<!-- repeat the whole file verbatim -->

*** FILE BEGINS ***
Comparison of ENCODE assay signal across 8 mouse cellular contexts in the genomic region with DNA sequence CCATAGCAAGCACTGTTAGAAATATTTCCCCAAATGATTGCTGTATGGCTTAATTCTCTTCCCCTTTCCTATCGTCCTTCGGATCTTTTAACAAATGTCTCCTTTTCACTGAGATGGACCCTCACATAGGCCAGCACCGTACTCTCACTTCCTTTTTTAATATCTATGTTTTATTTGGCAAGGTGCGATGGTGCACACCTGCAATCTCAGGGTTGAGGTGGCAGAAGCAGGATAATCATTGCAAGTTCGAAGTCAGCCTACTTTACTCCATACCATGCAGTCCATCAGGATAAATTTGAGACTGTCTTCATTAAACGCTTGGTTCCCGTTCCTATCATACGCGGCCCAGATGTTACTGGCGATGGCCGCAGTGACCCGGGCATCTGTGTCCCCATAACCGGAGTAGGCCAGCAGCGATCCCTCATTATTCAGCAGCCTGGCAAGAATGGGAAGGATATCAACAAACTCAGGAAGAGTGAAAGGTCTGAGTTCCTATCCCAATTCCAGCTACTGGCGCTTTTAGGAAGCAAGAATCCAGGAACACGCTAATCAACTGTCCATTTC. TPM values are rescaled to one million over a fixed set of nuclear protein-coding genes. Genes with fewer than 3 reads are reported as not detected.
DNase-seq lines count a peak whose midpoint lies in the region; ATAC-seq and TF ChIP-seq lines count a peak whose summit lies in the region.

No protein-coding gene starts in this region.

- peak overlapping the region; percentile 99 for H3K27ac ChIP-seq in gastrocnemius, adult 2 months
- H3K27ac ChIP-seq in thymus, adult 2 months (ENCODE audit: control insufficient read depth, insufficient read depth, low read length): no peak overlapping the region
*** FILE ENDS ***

Comparison of ENCODE assay signal across 8 mouse cellular contexts in the genomic region with DNA sequence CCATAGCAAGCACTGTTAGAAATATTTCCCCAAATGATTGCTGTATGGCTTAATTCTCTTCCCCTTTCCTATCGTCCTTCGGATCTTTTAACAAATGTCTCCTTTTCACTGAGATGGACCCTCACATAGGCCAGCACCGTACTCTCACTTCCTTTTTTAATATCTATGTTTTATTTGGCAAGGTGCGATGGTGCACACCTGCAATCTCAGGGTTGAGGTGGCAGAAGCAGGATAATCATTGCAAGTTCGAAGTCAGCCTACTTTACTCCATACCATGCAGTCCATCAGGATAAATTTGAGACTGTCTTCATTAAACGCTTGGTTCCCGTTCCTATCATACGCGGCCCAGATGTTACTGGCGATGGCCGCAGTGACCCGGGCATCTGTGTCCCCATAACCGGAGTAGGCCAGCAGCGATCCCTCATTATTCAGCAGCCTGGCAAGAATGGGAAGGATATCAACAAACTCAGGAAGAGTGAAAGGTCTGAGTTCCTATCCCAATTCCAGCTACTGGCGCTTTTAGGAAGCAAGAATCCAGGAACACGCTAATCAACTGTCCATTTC. TPM values are rescaled to one million over a fixed set of nuclear protein-coding genes. Genes with fewer than 3 reads are reported as not detected.
DNase-seq lines count a peak whose midpoint lies in the region; ATAC-seq and TF ChIP-seq lines count a peak whose summit lies in the region.

No protein-coding gene starts in this region.

- peak overlapping the region; percentile 99 for H3K27ac ChIP-seq in gastrocnemius, adult 2 months
- H3K27ac ChIP-seq in thymus, adult 2 months (ENCODE audit: control insufficient read depth, insufficient read depth, low read length): no peak overlapping the region